The 9 Worst Online Poker Sites in History

By in Poker on
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Online Poker and Stop Hand

Many online poker rooms have operated in a legal grey area at one time or another. Not surprisingly, some of these same operations have proven to be completely scandalous.

Luckily, more regulated internet poker sites are available today. Sites operating in the UK, Denmark, France, Italy, and certain US states, for example, are generally reputable.

But during the game’s Wild West days, some sites got away with fraud, cheating, and theft. Below, you can see the worst of the worst among poker sites.

1 – UB Poker

Launched in 2001, UB Poker quickly established itself as the premier spot for high-stakes play. Some of poker’s biggest names competed against each other at UB.

Patrik Antonius, Brad Booth, Freddy Deeb, Prahlad Friedman, Phil Hellmuth, and Mike Matusow were some of the biggest names who played here. UB-sponsored players Hellmuth and Annie Duke also heavily promoted the site.

UB Poker seemingly had the world in front of them due to online poker’s newness and their popularity. However, investor Russ Hamilton quickly undid their reputation. Hamilton used a superuser account, a program that let him see opponents’ whole hands, to win an estimated $22.1 million from opponents.

He made most of his profits against the aforementioned high-stakes players. Friedman alone lost around $3 million to Hamilton.

The poker community eventually uncovered the cheating. The Kahnawake Gaming Commission, which licensed UB, later fined the site $1.5 million and forced them to repay most affected victims.

Hamilton walked away unscathed. UB Poker eventually sold to Absolute Poker (discussed later) and became part of the Cereus Network.

2 – Absolute Poker

Absolute Poker Logo
In 2003, a group of University of Montana fraternity brothers launched Absolute Poker. Scott Tom was at the forefront of this effort.

The site opened at the right time thanks to the poker boom. Absolute made big profits during its first few years of operation. But just like UB, Absolute Poker suffered a massive superuser scandal. An in-office account named “POTRIPPER” won at least $1.6 million from the site’s customers.

Once again, a poker community effort uncovered the cheating. Players noted the improbability that POTRIPPER would win at such a high rate and always make correct plays.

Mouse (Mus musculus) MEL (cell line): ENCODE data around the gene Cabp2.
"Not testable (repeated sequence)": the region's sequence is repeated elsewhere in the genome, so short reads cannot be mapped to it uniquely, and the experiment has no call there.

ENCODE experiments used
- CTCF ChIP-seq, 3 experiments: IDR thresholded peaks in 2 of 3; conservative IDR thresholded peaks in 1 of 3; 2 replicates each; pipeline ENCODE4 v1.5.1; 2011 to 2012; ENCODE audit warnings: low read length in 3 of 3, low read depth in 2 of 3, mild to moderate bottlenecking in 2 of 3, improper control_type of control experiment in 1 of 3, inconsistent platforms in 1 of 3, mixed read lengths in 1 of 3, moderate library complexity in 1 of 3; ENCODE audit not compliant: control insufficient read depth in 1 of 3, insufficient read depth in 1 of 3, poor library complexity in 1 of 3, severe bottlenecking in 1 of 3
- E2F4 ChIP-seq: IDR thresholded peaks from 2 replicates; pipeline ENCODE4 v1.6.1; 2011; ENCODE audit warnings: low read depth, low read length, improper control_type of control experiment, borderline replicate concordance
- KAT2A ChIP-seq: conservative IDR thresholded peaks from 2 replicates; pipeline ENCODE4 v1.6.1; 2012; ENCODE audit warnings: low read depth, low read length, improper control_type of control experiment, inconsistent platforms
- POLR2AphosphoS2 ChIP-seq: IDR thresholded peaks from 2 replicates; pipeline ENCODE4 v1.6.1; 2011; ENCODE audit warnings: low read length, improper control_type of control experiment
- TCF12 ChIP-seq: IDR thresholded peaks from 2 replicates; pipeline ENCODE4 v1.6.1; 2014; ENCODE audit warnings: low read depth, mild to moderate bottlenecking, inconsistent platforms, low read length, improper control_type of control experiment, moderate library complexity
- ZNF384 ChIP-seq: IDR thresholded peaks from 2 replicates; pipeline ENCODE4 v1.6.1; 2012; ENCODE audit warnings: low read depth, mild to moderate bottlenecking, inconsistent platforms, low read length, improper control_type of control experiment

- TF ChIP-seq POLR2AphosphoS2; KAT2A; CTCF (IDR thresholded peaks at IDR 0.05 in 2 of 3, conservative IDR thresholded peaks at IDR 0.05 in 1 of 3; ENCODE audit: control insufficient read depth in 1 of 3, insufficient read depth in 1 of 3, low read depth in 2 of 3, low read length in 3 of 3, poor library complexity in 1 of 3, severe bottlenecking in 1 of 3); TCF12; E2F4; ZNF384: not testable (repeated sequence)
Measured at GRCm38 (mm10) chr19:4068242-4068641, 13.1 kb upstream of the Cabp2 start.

Absolute Poker finally admitted that a “high-ranking trusted consultant” created a superuser account. Also licensed by the KGC, they were forced to refund $1.6 million to affected players.

They later purchased UB Poker in 2008 and rebranded the operation as the Cereus Network. Supposedly, both sites were now being run by different management. The ploy worked as numerous players trusted and deposited at both Absolute and UB again. In actuality, Tom and his frat brothers were still behind the operation.

Black Friday forced the Cereus Network out of the US market. The site shut down in May 2012 due to insolvency and failed to repay $50 million worth of customer funds.

The US Attorney’s Office in Southern New York, which served the Black Friday indictments, eventually made sure that most Cereus players were repaid.

As for Tom, he received an indictment during Black Friday and fled to Antigua. He later settled with the US Department of Justice for $300,000.

3 – Full Tilt Poker (Under Old Management)

Launched in 2004, Full Tilt Poker grabbed players attention through the slogan: “Learn, Chat, and Play with the Pros.”

Many casual players rushed to the site to railbird famed pros like Antonius, Jennifer Harman, Chris “Jesus” Ferguson, Howard Lederer, Erick Lindgren, and Phil Ivy.

Aside from their large roster of pros, Full Tilt also had the best software at the time. Their tables featured crisp graphics and many customizable features. This site also featured a corporate-style board. Ray Bitar, Ferguson, Lederer, and Rafe Furst made many of the decisions as board members.